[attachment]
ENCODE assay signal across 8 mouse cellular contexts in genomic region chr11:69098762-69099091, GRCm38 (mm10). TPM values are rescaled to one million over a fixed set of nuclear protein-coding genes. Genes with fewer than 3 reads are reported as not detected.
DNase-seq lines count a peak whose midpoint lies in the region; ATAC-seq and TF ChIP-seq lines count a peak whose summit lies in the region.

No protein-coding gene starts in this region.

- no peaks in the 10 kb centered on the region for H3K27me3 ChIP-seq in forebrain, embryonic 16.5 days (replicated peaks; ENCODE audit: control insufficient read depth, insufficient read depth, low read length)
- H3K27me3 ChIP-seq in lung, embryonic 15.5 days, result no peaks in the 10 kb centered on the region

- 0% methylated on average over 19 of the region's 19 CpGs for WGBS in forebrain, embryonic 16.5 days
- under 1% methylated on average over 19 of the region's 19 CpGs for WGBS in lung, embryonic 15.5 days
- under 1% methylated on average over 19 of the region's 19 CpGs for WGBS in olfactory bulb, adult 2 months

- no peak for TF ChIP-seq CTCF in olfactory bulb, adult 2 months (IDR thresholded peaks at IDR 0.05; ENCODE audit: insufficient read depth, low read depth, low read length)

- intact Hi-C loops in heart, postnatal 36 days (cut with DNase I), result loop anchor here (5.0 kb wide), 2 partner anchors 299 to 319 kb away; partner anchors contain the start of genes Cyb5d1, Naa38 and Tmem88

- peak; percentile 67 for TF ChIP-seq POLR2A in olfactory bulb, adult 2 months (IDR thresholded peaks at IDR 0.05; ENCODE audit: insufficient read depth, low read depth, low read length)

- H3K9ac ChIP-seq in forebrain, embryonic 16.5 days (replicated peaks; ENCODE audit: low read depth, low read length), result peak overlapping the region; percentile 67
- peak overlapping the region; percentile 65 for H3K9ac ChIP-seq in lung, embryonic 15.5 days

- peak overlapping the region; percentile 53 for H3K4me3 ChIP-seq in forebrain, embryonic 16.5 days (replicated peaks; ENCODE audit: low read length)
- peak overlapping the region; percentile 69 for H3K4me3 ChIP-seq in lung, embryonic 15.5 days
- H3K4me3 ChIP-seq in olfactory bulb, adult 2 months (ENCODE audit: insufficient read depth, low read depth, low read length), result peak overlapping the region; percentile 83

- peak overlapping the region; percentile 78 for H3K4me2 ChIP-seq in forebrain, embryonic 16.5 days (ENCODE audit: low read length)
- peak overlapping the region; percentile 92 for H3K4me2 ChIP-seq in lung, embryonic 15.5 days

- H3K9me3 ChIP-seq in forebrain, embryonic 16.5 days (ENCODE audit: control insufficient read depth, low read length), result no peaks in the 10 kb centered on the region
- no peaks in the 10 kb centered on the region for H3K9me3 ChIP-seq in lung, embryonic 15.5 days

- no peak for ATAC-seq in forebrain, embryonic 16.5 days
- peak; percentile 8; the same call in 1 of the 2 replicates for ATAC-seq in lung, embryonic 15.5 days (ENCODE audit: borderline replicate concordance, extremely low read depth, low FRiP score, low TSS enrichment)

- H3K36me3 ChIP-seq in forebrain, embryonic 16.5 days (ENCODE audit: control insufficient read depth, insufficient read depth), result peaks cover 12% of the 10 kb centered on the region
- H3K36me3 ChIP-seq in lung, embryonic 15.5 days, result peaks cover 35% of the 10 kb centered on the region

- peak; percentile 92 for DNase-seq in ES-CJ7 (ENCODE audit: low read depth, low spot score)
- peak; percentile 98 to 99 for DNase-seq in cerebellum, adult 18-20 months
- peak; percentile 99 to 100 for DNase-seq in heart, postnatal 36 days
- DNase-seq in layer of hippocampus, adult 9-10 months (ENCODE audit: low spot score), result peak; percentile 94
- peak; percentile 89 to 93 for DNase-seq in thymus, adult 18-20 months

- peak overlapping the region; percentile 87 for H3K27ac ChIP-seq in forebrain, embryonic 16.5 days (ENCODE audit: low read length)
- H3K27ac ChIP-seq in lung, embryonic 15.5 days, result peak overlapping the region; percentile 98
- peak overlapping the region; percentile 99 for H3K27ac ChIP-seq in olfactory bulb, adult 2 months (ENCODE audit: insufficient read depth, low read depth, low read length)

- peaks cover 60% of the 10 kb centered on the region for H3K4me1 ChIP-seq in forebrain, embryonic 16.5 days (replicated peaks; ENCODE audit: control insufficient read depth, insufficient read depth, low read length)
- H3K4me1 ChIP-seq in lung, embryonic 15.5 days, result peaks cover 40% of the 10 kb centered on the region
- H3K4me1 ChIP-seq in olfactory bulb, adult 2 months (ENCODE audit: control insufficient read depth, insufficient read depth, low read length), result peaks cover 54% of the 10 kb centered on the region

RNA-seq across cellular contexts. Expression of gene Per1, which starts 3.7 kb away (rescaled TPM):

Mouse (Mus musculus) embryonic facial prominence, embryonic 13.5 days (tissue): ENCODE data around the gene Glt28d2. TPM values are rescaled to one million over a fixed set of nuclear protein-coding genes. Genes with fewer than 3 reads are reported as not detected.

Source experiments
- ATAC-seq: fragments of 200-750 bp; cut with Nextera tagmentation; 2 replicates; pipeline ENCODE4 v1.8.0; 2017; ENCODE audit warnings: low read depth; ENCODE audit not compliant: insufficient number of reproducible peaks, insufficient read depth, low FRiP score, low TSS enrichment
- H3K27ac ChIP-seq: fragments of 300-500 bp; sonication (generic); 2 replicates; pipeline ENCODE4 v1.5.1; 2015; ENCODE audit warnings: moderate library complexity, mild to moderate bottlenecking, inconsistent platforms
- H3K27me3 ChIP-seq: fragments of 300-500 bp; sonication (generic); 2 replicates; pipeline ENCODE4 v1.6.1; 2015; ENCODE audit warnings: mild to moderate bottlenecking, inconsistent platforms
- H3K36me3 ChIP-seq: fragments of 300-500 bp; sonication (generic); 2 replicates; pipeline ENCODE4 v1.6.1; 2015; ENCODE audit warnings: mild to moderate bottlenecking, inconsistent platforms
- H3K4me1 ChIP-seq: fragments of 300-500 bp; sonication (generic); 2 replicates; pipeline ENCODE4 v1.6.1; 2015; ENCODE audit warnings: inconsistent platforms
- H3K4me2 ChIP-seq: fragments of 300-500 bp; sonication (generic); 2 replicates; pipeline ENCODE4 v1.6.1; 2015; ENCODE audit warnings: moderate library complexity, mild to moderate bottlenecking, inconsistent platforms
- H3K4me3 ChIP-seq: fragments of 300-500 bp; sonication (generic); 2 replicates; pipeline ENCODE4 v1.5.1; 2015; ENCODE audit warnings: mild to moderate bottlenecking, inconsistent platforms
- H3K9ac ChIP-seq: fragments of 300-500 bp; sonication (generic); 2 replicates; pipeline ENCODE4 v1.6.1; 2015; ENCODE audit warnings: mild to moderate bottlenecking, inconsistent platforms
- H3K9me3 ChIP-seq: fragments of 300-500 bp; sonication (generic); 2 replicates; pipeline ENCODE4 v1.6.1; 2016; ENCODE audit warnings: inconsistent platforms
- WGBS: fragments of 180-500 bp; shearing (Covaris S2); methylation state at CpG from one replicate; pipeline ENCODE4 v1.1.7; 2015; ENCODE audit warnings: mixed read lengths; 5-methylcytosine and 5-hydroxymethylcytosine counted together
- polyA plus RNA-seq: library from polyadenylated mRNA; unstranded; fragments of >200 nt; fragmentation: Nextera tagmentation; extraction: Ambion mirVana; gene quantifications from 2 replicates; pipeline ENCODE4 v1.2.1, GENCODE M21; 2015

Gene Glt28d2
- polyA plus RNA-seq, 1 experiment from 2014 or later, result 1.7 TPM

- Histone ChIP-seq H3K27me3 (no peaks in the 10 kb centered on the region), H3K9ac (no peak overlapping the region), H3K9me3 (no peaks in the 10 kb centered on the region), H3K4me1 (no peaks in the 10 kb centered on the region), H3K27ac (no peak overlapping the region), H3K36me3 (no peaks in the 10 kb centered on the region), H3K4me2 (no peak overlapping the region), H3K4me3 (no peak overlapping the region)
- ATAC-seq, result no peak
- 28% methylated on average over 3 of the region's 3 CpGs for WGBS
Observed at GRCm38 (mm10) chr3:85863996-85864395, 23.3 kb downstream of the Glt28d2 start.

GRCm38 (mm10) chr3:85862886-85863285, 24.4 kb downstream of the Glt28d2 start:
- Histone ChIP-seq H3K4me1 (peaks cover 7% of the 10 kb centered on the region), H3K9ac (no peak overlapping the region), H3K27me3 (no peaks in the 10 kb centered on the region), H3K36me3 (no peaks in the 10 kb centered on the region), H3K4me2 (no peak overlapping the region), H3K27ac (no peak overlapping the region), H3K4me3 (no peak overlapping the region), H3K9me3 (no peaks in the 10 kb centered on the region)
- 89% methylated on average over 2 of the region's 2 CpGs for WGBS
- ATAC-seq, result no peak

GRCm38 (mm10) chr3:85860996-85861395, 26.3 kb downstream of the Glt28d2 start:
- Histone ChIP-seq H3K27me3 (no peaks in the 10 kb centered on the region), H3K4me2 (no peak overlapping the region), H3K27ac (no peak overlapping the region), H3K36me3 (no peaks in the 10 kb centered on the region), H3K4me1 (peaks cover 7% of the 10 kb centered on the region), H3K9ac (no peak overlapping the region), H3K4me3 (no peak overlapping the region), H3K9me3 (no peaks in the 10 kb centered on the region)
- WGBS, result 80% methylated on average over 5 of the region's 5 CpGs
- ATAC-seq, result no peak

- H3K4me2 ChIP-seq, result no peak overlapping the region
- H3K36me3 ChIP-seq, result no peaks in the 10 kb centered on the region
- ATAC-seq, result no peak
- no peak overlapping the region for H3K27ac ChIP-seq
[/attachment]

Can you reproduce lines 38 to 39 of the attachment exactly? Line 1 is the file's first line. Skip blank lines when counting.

Source experiments
- ATAC-seq: fragments of 200-750 bp; cut with Nextera tagmentation; 2 replicates; pipeline ENCODE4 v1.8.0; 2017; ENCODE audit warnings: low read depth; ENCODE audit not compliant: insufficient number of reproducible peaks, insufficient read depth, low FRiP score, low TSS enrichment